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The Harrowing Of Hell Dialectic And Spectacle

.. resent only as it is textualized and narratized in the past performance of Christ: “This is the day when our Savior broke through the gates of death.” The audience of the feast of Corpus Christi, like the congregation of Holy Saturday, responds to the power of the dramatic harrowing by realizing a position of deprivation. The audience cannot act; it can only be acted upon. The audience’s passivity is further underscored by both the textual and visual representations of the Harrowing of Hell preceding the dramatic performances during the Corpus Christi pageant. The narrativizing of the visual in the iconography (see the Holkham Bible Picture Book, for example) again represents the completion of activity before the activity begins. As in much of medieval iconography, temporal spaces are collapsed, endings and beginnings are conflated in single representative moments, and the spatiality of the image subjugates the implicit narrative of events.

Rosemary Woolf’s description of the Limbo of Fathers demonstrates the conflation of crucifixion, harrowing, and resurrection in a single spatial moment: “the Limbo of Fathers is depicted as a small, battlemented building: its doors with their heavy locks, have already crashed to the ground at the touch of Christ’s Resurrection Cross” (emphasis mine). Complementing the iconographic representations of the Harrowing, the Gospel of Nicodemus, in its full mystical and miraculous detail, was the popular and textual source for the Harrowing’s dramatists. Yet, as Rosemary Woolf and other contextual critics have noted, the plays hardly convey the dramatic force or poetic possibility of the Gospel. Instead, the plays textualize the apocryphal source into the orthodox doctrine, creating a spectacle of excess without the empowering visual interpretation by the audience. To some degree, the iconographic and apocryphal referents of the Harrowing of Hell provide the base level for interpretive possibilities: the historical and textual referent.

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However, as I would hope to demonstrate, interpretive possibilities are obliterated in the dominating desire of the play — and the church — to control the social structure and to entrench the values — and therefore “laws” — of the church apparatus. Oscillating within the literal referential articulations of the play, the allegorical, moral, and anagogical levels or senses operate. The allegorical mode is directed through the implicit parallel between Christ’s history — his redemption of the souls — and the church’s history — the break near the end of the play (Chester 337 and Towneley 305) when the audience/congregation chants the “Te Deum laudamus.” The moral level is the individual, where the subject in the audience is able to participate in self-interpolation, placing the individual of today in the history of both the past and the future simultaneously. The individual’s redemption, however, remains collective, addressed to Adam’s “osspringe”: Peace to thee, Adam, my dearlynge, and eke to all thy osspringe that ryghtwise were in yearth livinge. From mee yee shall not severe. To blys nowe I wyl you bringe there you shalbe withowt endinge. (Chester 334, 205-210) Isias.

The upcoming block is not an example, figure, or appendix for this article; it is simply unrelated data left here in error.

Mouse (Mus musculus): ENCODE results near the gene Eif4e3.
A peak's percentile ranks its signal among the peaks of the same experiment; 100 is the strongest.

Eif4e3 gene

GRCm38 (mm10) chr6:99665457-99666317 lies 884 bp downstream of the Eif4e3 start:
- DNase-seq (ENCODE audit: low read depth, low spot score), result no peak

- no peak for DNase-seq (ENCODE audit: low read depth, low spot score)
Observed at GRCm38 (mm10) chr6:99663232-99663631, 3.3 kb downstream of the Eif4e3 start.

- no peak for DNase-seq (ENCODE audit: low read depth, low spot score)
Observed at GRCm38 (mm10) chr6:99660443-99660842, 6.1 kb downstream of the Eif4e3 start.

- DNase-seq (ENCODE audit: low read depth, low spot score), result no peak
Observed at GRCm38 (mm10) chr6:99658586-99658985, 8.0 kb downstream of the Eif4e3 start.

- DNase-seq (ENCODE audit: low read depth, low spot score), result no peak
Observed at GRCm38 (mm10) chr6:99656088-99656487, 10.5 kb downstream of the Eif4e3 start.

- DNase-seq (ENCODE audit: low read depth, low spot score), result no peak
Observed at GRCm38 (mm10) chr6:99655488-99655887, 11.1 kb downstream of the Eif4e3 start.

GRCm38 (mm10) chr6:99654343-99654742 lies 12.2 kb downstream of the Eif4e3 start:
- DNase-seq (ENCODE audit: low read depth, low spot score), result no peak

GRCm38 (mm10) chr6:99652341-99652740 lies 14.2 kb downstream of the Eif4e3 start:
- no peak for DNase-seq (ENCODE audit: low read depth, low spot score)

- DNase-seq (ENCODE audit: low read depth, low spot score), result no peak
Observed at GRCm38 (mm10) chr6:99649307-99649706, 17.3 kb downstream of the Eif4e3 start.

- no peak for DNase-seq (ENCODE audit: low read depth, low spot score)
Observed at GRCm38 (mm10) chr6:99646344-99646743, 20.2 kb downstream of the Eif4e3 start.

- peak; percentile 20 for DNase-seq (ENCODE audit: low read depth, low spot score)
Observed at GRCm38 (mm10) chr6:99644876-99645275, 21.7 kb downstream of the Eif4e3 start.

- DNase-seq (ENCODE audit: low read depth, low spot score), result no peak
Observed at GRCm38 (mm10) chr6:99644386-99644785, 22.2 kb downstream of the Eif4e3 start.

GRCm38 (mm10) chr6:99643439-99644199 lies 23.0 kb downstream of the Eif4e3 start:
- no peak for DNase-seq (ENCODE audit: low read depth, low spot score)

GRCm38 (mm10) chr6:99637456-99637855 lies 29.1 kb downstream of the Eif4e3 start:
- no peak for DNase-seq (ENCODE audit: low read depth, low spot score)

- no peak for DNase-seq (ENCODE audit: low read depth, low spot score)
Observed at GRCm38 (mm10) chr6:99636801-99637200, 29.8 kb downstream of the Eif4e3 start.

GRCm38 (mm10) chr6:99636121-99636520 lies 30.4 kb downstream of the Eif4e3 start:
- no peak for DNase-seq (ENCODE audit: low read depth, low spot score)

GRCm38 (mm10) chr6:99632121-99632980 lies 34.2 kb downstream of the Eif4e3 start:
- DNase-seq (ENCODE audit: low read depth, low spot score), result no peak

Adam, thrugh thi syn here were we put to dwell, This wykyd place within; The name of it is hell; here paynes shall neuer blyn. That wykyd ar and fell loue that lord with wyn, his lyfe for vs wold sell Et cantent omnes “salutor mundi,” primum versum. (Towneley 294, 37-44) Identification with Adam’s sinfulness prefigures a (re)collection in Jesus’s redeeming effort to break the gates of hell. Nonetheless, the activity is utterly collective; morality cannot be apprehended on an individual level, excluding individual interpretation from the audience’s role. The exclusion of the individual places the interpretive dilemma at the anagogical level, confronting the collective “meaning” of history and giving authority to the spectacle of the performance itself.